Friday, January 14, 2011


I feel a little sorry for Mr W.  I've made the realization that the mental and emotional energy that I use for finding a mate has a cost, and that cost is that I tend to sort of go on autopilot with the kid sometimes.  Sure, I do all the day-to-day stuff that I'm supposed to; I'm certainly not ignoring him.  However, at those times it feels like I'm not putting energy into pushing him a little bit to do new things and get more out of school, which he sees as such a drag. Now that I've gotten off the online dating, while keeping optimistic and dialing down my urgency, the kid has practically my full attention.

I also acutely felt his absence when he was with his dad for the last few days, when Congresswoman Giffords was shot, and that sweet little girl, the same age as Mr W, died.  Those events shook me up a little, and I was sad that I'm only with Mr W for half of his time.  So I wanted to feel like I'm making the most of the time that I do have with him.  Thus, I instituted sweeping changes to the evening meal protocols, which was met with outrage, OUTRAGE, I tell you, from Mr W, the very person I'm trying to nurture.

I told him that, from tonight on forward, and indefinitely, I want his help fixing his dinner, and I wanted to eat together at the table.  That's it.  You see, I fix two different meals almost all the time when I have him.  I know, I know, this is one area of parenting where I have failed miserably, but I fix him his starch-vegetable-yogurt-chocolate milk, and then I have something else, usually pulled from the freezer that I've made ahead.  It works, but it gets old.  Especially when he can be helping a little on his end.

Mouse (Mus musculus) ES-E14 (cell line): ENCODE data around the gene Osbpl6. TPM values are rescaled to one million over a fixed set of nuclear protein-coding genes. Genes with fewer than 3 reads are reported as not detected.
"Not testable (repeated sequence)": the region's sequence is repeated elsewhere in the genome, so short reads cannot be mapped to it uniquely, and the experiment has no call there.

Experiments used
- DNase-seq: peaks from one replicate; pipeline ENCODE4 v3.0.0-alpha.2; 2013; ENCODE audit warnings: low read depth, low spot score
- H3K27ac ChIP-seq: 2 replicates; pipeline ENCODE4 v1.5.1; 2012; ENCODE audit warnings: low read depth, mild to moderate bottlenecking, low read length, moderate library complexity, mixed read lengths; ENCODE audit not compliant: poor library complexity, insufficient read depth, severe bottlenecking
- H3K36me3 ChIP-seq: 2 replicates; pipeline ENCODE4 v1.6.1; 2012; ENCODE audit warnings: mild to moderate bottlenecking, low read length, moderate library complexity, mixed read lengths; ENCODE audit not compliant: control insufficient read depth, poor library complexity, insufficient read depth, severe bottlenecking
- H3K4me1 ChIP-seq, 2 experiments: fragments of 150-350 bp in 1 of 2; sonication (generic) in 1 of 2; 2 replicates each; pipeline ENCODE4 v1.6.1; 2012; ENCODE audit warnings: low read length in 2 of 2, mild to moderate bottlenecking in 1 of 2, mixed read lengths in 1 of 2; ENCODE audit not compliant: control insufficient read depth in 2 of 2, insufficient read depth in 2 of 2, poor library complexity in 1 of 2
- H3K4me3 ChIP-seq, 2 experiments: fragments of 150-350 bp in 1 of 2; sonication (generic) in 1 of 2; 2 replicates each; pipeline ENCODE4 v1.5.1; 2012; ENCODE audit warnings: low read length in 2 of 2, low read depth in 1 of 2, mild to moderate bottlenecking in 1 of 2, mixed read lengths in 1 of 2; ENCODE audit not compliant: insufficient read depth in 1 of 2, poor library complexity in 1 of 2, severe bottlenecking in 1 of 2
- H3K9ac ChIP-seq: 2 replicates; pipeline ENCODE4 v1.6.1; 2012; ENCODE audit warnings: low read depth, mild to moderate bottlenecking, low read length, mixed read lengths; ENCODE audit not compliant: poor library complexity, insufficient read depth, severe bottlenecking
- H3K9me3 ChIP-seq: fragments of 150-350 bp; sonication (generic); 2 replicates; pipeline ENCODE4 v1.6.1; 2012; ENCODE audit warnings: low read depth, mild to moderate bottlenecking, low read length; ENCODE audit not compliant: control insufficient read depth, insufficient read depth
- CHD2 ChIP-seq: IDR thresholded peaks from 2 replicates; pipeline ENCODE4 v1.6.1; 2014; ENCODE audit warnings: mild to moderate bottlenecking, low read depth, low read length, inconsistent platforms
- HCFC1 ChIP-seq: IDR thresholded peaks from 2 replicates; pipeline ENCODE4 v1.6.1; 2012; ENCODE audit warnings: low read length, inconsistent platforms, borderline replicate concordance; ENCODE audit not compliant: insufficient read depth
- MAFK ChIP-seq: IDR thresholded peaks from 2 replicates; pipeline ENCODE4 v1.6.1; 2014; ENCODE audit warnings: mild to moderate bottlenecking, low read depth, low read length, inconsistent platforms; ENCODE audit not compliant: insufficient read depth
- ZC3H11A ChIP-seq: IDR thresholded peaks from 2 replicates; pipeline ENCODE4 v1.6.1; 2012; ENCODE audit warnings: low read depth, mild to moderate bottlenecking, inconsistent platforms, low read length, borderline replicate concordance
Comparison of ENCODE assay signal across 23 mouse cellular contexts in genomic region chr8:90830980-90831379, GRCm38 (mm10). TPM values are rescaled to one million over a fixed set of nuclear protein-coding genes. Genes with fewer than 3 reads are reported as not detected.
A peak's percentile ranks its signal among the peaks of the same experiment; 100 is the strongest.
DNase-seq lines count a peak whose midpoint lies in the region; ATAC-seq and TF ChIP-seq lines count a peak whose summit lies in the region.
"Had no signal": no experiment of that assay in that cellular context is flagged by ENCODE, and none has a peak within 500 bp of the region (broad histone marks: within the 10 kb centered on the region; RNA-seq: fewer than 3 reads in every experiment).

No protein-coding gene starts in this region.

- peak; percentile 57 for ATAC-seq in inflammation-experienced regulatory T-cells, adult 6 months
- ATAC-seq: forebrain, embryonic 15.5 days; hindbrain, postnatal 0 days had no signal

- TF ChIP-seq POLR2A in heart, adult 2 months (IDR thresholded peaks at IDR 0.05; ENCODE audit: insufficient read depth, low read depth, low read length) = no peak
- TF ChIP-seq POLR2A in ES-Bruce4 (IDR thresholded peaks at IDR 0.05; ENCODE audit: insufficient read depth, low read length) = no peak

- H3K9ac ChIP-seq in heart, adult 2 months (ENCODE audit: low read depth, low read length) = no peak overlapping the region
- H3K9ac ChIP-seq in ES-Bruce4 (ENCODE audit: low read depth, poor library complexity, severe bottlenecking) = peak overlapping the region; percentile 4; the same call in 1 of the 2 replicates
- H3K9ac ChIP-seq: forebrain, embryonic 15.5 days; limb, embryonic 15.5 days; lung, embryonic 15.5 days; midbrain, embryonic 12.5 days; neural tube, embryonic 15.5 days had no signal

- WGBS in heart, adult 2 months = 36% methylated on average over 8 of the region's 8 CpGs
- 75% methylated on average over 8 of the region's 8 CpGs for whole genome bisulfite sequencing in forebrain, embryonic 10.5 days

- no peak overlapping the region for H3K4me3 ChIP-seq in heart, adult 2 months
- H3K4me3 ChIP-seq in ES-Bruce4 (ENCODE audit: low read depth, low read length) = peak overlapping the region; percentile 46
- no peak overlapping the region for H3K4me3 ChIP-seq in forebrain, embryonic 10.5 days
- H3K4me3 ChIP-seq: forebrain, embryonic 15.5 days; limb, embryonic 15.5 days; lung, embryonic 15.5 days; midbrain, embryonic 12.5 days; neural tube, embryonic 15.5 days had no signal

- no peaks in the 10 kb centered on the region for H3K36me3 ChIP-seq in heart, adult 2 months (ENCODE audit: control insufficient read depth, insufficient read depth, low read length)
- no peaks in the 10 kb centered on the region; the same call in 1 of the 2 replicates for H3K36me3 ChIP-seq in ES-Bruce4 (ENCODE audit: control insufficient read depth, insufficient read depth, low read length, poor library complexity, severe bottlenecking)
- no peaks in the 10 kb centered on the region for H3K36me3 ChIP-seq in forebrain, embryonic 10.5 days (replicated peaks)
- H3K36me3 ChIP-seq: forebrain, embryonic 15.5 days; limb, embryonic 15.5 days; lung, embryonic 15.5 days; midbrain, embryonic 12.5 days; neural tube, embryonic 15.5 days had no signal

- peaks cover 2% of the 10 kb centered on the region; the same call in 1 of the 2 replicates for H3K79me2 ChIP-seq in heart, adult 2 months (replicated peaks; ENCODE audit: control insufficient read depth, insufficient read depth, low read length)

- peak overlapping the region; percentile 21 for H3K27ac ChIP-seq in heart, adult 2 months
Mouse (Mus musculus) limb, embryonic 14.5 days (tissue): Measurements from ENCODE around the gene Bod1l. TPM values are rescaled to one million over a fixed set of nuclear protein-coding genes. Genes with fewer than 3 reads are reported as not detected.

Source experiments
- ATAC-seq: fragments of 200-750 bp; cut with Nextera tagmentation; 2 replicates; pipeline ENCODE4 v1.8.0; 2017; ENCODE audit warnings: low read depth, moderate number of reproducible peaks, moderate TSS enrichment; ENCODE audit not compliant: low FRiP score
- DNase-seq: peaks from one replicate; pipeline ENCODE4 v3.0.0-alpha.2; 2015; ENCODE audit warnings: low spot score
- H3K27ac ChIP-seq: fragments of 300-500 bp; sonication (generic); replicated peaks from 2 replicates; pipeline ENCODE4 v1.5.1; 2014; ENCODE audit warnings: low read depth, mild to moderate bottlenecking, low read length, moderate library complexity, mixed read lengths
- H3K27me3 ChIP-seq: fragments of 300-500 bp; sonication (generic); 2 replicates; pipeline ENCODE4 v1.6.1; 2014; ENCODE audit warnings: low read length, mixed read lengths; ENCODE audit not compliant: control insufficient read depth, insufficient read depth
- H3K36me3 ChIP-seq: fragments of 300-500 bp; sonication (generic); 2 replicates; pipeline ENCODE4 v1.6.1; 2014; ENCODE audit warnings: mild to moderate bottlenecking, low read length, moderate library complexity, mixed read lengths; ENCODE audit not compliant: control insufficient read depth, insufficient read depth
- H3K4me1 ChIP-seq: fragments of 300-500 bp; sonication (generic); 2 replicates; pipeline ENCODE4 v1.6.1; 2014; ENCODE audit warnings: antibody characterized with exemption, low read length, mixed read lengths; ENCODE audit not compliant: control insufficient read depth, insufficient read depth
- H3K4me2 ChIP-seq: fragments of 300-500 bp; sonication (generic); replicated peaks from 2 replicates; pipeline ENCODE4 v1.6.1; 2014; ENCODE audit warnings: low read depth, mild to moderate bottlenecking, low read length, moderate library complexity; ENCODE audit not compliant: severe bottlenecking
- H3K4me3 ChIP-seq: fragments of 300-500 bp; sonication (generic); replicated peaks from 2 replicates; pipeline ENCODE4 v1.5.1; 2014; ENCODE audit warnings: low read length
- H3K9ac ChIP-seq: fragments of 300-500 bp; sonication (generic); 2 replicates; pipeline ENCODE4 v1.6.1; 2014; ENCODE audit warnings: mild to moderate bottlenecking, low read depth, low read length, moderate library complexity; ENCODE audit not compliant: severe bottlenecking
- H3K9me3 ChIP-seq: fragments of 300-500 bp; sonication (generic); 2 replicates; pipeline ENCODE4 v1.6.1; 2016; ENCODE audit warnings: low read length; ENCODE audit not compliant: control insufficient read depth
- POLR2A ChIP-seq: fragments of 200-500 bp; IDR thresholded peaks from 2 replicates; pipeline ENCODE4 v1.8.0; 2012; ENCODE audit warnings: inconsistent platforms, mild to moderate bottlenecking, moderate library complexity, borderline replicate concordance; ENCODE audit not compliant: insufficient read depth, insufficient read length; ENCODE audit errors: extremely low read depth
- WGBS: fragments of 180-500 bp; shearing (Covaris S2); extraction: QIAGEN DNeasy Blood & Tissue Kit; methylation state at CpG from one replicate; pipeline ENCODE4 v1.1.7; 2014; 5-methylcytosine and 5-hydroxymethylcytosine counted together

The first night, he threw an actual tantrum, which was difficult, and took a lot of effort because he was hungry.  He literally stomped across the floor to show his displeasure, and had to go to his room and cool off.  Once we were both at the table, we..... talked a bit.  I happened to have a National Geographic on the table (yeah, that's how we roll at my house), and showed him pictures of Egyptian mummies scientists are doing DNA studies on.  I told him about getting the airline vouchers as compensation for our canceled flight, and we talked about where we could go this summer.

The second night of the new routine was met with initial refusal but then he came around and helped.  He also offered to bring in the milk that had been delivered on the porch.  It'll get easier, and although I answered his questions as to why I was punishing him like this, I ultimately had to say, "Look, you don't have to be OK with this, but you know my intention is not to punish you, but for us to talk more."  "Hmmph".  But he's coming along and I think this will be a good change for us.



  1. Well, of course, Mr. W. is outraged! He got just exactly what he wanted for dinner and didn't have to do a thing to get it. (Sounds good to me!)

    Your idea of engaging him in the preparation of dinner and the two of you having actual conversation during dinner is such a great idea in my book. And I'll bet dollars to donuts that as soon as he gets used to it (remember, change, even for the good, is uncomfortable for all of us), it will be a tradition that he'll remember and treasure well into adulthood.

    Gotta give you a lot of credit, Lady, for continually giving thought to better parenting. Two gold stars on your chart!

  2. Do not feel guilty!

    You are a complete human being with needs beyond what parenting fulfills! Yes, do engage him in meal prep and other tasks around the house. But never discount the fact that you are there, that just your presence in his life is valuable. We all have distractions, the ability to be present in the moment makes life so much more meaningful.

  3. Keep at it, Linda. Remain calm against his storm; teach the kid the joy of cooking and sharing a meal together and the social celebration from food.


Hi, sorry to make the humans do an extra step.